The hairy-downy game revisited: an empirical test of the interspecific dominance hypothesis
Understanding the emergence and persistence of convergent phenotypes is the subject of considerable debate. Species may converge on nearly identical phenotypes for a variety of reasons, including occupying similar environments, exhibiting similar foraging ecologies, and for signalling reasons such as mimicry. Interspecific social dominance mimicry (ISDM) is a hypothesis that states that socially subordinate species evolve a phenotype mimicking a dominant species so as to accrue resources and avoid aggression. A recently proposed test case for this phenomenon asserts that downy woodpeckers, Picoides pubescens, evolved mimetic plumage to avoid attacks from hairy woodpeckers, Picoides villosus. We examined this claim with a large behavioural data set collected by citizen scientists. We employed phylogenetic methods and simulations to test whether downy woodpeckers avoid aggression, and whether downy woodpeckers are more dominant than expected based on body mass. Contrary to the expectations of ISDM, we found that downy woodpeckers were markedly more often the target of hairy woodpecker attacks than expected based on their relative abundances. Our empirical data thus offers no support for the strict ISDM hypothesis as an explanation for downy–hairy woodpecker plumage convergence. However, downy woodpeckers are slightly more dominant than expected based on their body mass, albeit not significantly so. Our data therefore lend weight to previous suggestions that the benefits of mimicry potentially accrue from third-party species mistaking the mimic for the model, rather than the model mistaking the mimic for another model.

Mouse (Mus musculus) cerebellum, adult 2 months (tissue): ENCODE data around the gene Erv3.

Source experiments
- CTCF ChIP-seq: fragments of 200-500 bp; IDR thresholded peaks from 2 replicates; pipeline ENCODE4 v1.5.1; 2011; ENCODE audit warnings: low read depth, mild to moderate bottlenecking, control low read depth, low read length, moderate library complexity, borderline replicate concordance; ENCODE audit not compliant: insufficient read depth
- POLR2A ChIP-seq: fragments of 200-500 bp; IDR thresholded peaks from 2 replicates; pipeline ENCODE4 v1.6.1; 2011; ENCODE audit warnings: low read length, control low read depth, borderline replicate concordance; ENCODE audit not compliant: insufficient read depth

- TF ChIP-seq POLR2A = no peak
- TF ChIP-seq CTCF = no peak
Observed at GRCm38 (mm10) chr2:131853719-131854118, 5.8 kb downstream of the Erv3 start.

This article was written by Gavin Leighton, Alexander Lees and Eliot Miller. It appears in the journal Animal Behaviour, 137:141-148.